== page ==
NALE solution put forward

NALE solution

The government has proposed that non-arm’s-length expenditure (NALE) breaches be ring-fenced and tax penalties applied only to any advantages gained within a fund.

The federal government has proposed a solution for addressing non-arm’s-length expenditure (NALE) for general expenses for an SMSF that will prevent all of the income of the fund being taxed at 45 per cent and is seeking industry feedback on the proposal.

Assistant Treasurer and Financial Services Minister Stephen Jones announced the release of a consultation paper that contains proposals to amend the non-arm’s-length income (NALI) provisions and deal with NALE by ring-fencing those expenses within an SMSF or small Australian Prudential Regulation Authority (APRA) fund (SAF).

“While the NALI provisions are operating broadly as intended, the government appreciates some superannuation industry stakeholders have raised the potential for disproportionately severe outcomes for breaches relating to general expenses,” Jones said.

“For the purposes of stakeholder consultation, Treasury has developed potential policy changes to the NALI provisions, where they relate to general expenses which have a sufficient nexus to all ordinary and statutory income derived by the fund.”

The approach put forward in the consultation paper proposes that SMSFs and SAFs would be subject to a factor-based approach, which would set an upper limit on the amount of fund income taxable as NALI due to a general expenses breach.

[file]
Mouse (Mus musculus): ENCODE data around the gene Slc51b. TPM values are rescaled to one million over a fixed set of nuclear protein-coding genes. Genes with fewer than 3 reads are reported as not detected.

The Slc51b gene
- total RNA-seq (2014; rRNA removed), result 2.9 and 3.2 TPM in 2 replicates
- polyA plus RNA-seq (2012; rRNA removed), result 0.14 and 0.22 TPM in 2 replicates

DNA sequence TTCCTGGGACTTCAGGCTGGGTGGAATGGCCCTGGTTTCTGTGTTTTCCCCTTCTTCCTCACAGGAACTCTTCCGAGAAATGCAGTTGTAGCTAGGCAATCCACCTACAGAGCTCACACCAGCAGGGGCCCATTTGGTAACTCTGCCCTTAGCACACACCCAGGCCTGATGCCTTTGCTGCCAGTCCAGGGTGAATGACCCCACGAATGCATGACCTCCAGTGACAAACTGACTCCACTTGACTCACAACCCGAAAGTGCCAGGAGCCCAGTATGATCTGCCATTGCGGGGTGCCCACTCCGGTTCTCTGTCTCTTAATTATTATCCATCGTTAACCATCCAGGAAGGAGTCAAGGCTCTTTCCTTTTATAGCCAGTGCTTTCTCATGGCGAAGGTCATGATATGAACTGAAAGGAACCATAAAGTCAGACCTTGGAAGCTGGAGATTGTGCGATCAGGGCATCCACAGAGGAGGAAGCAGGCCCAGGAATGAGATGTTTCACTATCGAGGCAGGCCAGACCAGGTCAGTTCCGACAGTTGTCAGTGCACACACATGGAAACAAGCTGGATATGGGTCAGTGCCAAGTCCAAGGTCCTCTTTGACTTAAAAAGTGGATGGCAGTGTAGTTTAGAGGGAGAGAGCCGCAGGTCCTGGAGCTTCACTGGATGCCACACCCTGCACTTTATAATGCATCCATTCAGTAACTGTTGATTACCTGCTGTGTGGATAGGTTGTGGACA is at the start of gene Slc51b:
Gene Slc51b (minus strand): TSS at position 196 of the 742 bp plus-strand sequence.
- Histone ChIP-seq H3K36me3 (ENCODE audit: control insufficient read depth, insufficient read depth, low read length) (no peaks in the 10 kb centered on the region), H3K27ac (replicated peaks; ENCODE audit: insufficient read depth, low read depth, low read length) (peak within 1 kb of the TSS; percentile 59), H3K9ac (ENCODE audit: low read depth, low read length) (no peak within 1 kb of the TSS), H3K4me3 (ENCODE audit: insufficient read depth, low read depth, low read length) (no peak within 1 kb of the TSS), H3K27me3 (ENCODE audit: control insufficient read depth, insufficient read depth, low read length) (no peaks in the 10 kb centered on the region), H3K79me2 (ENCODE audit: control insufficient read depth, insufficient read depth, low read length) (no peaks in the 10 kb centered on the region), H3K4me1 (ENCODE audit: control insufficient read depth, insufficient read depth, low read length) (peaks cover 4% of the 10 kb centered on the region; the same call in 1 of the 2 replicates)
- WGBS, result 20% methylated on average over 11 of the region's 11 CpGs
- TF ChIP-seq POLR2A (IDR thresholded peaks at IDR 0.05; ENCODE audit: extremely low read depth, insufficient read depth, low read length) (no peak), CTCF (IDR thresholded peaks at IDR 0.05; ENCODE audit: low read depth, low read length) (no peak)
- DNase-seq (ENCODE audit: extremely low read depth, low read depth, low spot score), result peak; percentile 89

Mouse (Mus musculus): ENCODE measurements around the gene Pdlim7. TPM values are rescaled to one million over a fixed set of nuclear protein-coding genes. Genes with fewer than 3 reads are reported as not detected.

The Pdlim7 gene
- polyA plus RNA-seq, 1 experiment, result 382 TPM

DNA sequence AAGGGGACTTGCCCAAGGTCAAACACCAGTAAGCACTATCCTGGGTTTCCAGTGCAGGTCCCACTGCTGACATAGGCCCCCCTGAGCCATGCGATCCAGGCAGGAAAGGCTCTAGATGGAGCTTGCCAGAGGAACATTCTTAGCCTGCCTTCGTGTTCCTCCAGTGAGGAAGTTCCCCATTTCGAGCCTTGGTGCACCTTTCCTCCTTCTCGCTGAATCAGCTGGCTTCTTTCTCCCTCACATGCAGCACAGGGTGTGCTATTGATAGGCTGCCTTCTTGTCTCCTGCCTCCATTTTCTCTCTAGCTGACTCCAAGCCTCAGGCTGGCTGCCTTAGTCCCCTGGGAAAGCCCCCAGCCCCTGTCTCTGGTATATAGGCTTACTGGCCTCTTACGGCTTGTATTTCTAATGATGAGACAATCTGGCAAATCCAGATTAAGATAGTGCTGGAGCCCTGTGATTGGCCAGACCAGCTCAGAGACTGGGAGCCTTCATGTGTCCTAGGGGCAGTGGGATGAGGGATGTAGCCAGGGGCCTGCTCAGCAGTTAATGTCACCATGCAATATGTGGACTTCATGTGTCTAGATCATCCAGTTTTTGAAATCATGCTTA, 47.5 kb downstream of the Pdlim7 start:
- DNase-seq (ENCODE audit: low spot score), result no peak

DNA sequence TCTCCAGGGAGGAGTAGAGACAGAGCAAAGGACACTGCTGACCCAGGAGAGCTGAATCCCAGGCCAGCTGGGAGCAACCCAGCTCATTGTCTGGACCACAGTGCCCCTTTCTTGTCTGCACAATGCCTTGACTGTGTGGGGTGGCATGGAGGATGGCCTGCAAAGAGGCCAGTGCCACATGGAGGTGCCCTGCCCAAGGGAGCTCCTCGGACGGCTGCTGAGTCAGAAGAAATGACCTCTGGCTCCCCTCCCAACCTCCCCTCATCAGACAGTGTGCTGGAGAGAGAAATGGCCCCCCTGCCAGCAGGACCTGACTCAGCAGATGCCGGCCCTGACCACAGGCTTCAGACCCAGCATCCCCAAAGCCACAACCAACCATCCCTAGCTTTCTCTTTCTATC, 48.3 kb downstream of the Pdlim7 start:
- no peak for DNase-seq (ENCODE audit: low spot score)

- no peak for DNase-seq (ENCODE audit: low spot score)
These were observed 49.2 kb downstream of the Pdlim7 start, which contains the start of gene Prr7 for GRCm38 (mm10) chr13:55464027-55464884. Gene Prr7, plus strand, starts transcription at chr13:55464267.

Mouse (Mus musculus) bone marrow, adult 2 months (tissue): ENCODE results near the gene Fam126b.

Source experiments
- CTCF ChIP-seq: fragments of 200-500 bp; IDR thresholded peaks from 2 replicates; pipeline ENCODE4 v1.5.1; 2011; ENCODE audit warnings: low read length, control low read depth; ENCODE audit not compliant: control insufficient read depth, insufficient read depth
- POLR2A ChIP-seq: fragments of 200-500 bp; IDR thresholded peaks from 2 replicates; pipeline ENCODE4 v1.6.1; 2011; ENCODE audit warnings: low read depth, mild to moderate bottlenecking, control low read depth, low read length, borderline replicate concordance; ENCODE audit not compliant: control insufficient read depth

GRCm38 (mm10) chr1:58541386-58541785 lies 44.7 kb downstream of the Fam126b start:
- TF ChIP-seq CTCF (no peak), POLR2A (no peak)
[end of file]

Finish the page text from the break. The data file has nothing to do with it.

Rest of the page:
“The maximum amount of fund income taxable at the highest marginal rate would be five times the level of the general expenditure breach, calculated as the difference between the amount that would have been charged as an arm’s-length expense and the amount that was actually charged to the fund,” the paper stated.

“Where the product of five times the breach is greater than all fund income, all fund income will be taxed at the highest marginal rate.”

The paper noted the amendments would maintain the disincentive for SMSFs and SAFs to use non-arm’s-length arrangements to side-step contribution caps as they would be better off complying with NALI rules, while any adverse tax outcomes for a general expenses breach are proportional to the level of artificial benefit created by the breach.

It also proposed that large APRA-regulated funds would be exempt from the NALI provisions for general expenses.

“This policy approach would be intended to lower the compliance burden for large APRA-regulated funds as there is a lower level of tax integrity concern for non-arm’s-length arrangements involving general expenses for these funds,” it stated.

“For all funds, where a NALE is related to a specific asset, the current NALI rules would continue to apply, such that all the income of that asset will be NALI and subject to the highest marginal tax rate.

“This is in line with the original intent of the NALI provisions to disincentivise non-arm’s-length transactions that artificially inflate the earnings of the fund.”

The closing date for the consultation is 21 February and the paper stated the proposals do “not represent a settled position of the government”, but “provide a greater level of certainty to trustees ahead of the expiry of the transitional compliance approach on 30 June 2023”.


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